As we noted above, the language of voice search is very different to text search – it’s more about fully-formed questions and conversational development, rather than short, quick-to-type keywords and phrases. This changes the whole basis of the type of language you want to optimise your content with.

In general, voice-friendly keywords (or, more accurately, phrases) are longer and reflect the way people actually speak. For example, if I was optimising a page about blog writing, I might take ‘blog writing’ as my keyword starting point; it’s the sort of term people might actually type into a search engine.

But for voice search optimisation, I’d want to think about building this out into the kinds of phrases people use in conversation, and particularly things people might ask a smart assistant. So instead of ‘blog writing’ or ‘how to write a blog’, you might get:

  • How do I write a blog?
  • How do I get started with blog writing?
  • What are some top tips for writing a blog?
  • [Tell me] 5 things I need to know about blog writing.

Examples like these are known as long-tail keywords/phrases, or else as natural language search terms.

Content Optimisation for Voice Search

Keyword research is the first step of the SEO process. The next one is actually using those words and phrases in a way that gets picked up by the search engine algorithms and therefore gets your content used when people make relevant searches.

When you’re dealing with longer search terms, it’s not so easy to drop a keyword here and there into headings and body text. You have to work a little harder to ensure the keyword terms fit naturally. But there are some tips and tricks you can employ to make that easier, as follows:

  • Structure your content around your long-tail keywords: This is easy to understand with questions. If you have a question phrase you want to optimise a page for, use it as a question, and then simply answer it underneath. If this doesn’t work for the main body content of a page, include a dedicated FAQ section at the bottom.
  • Use natural, conversational language: It’s important to remember that, even though you are probably typing content for a web page, a voice assistant will read it out in response to a voice search. It’s good practice these days to read web content out loud to check it sounds natural.
  • Keep content concise and clear: Keywords and phrases for voice optimisation might be longer, but that doesn’t mean the content should be. Again, if you think in terms of a conversation, long-winded responses don’t fit the natural back-and-forth. People ask a question expecting a short, punchy answer, with the option to follow up with more questions if they want to. Breaking content down into bite-sized blocks supports this.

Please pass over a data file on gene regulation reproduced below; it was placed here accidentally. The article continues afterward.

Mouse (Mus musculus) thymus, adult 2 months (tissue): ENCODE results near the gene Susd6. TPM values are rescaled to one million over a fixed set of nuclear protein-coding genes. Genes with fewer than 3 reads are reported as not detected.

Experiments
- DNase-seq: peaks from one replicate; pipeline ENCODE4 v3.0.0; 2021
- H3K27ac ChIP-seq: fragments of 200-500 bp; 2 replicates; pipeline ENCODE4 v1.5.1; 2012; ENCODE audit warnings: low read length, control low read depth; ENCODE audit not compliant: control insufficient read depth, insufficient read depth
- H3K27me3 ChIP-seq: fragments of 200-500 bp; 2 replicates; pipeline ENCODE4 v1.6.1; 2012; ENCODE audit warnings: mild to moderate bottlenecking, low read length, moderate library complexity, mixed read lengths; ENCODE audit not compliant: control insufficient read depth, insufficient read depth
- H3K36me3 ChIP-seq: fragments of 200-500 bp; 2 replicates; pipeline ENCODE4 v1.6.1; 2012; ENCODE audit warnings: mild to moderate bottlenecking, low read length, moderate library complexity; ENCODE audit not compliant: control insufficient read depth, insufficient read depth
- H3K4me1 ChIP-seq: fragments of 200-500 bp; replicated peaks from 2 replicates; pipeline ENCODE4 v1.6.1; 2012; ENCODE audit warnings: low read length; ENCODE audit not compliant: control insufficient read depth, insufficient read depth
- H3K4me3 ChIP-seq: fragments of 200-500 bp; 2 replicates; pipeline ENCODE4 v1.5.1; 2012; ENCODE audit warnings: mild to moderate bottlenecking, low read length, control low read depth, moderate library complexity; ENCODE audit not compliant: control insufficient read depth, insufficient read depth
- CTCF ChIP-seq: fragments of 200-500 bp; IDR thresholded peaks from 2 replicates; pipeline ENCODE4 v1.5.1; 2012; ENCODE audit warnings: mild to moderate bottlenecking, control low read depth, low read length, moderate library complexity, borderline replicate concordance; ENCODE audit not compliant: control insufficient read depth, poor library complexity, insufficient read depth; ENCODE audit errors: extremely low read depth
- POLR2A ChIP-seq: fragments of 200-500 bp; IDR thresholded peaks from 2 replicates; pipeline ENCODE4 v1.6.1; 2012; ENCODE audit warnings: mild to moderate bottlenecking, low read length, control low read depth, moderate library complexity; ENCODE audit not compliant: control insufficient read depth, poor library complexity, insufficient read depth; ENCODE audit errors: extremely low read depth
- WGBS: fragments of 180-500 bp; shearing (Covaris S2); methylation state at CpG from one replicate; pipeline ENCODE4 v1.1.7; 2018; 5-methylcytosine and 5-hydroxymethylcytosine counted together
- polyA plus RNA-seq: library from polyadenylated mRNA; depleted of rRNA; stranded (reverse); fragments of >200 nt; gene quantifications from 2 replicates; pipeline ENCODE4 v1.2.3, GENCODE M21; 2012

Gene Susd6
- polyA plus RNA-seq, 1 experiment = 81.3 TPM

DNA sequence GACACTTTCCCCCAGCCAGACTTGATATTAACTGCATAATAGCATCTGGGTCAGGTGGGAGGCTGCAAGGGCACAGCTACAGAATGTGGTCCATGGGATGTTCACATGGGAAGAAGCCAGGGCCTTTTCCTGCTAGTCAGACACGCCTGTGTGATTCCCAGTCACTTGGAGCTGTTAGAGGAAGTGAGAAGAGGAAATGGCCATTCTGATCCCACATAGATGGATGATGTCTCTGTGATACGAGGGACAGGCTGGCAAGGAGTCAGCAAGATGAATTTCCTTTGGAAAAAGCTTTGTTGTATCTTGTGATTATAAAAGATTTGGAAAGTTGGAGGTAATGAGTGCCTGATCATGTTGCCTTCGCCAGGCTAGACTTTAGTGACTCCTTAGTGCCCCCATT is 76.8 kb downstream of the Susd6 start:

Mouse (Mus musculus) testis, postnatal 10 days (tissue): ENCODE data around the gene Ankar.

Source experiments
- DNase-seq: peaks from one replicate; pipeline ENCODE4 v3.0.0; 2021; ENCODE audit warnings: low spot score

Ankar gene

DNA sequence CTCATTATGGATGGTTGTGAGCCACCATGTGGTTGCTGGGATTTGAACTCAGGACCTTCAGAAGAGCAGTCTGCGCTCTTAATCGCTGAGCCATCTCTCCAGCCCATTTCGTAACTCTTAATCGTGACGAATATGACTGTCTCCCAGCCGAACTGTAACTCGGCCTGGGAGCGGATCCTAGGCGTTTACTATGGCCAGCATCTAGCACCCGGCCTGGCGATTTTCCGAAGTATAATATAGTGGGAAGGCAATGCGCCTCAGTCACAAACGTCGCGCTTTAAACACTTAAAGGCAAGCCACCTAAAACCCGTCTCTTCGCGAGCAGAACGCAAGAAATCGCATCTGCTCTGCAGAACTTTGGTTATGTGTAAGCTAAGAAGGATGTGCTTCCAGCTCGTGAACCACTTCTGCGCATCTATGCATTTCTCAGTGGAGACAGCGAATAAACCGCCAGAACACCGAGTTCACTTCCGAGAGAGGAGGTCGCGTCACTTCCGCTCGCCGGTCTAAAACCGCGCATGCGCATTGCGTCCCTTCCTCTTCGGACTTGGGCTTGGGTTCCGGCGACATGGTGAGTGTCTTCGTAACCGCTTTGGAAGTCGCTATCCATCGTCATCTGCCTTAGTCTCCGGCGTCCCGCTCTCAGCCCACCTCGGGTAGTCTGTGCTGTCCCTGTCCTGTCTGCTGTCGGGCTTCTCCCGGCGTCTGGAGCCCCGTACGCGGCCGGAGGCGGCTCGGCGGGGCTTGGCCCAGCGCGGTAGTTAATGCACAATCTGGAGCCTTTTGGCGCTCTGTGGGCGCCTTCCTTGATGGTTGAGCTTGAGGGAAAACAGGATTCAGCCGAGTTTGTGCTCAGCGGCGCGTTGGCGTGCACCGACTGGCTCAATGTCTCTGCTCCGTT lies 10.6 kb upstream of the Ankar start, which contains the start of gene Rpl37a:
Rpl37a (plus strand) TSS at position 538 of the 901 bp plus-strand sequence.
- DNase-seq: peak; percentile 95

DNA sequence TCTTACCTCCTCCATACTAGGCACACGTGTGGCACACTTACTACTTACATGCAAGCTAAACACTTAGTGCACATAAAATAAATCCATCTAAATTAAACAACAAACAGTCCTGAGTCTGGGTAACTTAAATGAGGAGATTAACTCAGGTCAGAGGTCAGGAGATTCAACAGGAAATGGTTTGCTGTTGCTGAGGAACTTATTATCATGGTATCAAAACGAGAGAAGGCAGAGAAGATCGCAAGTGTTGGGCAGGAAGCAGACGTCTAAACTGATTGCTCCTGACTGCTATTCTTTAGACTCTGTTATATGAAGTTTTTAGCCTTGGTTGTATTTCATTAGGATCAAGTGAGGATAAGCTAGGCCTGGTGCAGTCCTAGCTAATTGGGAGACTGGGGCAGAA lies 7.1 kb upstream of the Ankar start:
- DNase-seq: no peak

Another thing to think about is the fact that voice search results don’t offer a list of ranked options for you to scroll through. It’s very much a case of one question, one answer. If you want your content featured, you have to be the equivalent of number one in the search engine results page (SERP). Or, you have to grab one of the ‘featured’ positions on a SERP page.

SERP features are special results that get pulled up out of the standard rankings. They include things like Featured Snippets, which pull content from a page to display in response to a search query, rather than just listing the web page details. Other SERP features are People Also Ask, which again underlines the value of optimising for questions, and Local Pack results, which are location-dependent results displayed on a map.

There’s evidence that search engines draw heavily from SERP features to provide voice search results. Considering how to optimise for these therefore pays dividends for both voice and text searches.


So to summarise, effective SEO strategies these days must take into account the growing popularity of voice search. With rising numbers of people using virtual assistants like Alexa, Siri, Cortana and Google Assistant to search the internet on their smartphones, smart speakers and wearable devices, it won’t be long before a lack of voice-friendly optimisation puts a business at a disadvantage.

The good news is that many of the best practices for voice-focused SEO – organising content around Q&As, employing natural language and making all content concise and clear – are also good for SEO in general.

To find out more about aligning SEO for text and voice, and learn about our wider content strategy services, contact the Key Element team today.